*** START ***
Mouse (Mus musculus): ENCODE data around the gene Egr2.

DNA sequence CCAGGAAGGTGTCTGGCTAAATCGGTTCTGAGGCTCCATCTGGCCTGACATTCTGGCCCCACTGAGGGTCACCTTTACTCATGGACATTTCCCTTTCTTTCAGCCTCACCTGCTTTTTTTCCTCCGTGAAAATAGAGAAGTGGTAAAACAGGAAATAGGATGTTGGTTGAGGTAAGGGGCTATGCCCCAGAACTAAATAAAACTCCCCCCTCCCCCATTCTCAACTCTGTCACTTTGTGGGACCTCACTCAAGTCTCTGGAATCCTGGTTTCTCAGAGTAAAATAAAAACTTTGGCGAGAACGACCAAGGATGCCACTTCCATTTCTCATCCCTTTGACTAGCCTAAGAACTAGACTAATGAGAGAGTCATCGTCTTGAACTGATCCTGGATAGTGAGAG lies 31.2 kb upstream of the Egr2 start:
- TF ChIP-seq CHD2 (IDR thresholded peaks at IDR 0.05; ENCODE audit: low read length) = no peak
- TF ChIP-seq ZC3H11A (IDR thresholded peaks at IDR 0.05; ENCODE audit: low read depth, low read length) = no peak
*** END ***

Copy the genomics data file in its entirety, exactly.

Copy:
Mouse (Mus musculus): ENCODE data around the gene Egr2.

DNA sequence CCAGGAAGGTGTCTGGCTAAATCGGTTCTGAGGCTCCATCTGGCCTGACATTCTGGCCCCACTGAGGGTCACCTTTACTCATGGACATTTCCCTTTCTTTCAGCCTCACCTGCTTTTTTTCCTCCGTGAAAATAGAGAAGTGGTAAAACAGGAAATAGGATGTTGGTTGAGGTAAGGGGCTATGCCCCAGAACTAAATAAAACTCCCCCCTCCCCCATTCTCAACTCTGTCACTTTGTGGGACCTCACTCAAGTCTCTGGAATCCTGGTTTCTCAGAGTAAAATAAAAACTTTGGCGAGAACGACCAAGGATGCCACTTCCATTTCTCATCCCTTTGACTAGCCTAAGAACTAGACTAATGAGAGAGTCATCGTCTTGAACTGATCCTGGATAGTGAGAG lies 31.2 kb upstream of the Egr2 start:
- TF ChIP-seq CHD2 (IDR thresholded peaks at IDR 0.05; ENCODE audit: low read length) = no peak
- TF ChIP-seq ZC3H11A (IDR thresholded peaks at IDR 0.05; ENCODE audit: low read depth, low read length) = no peak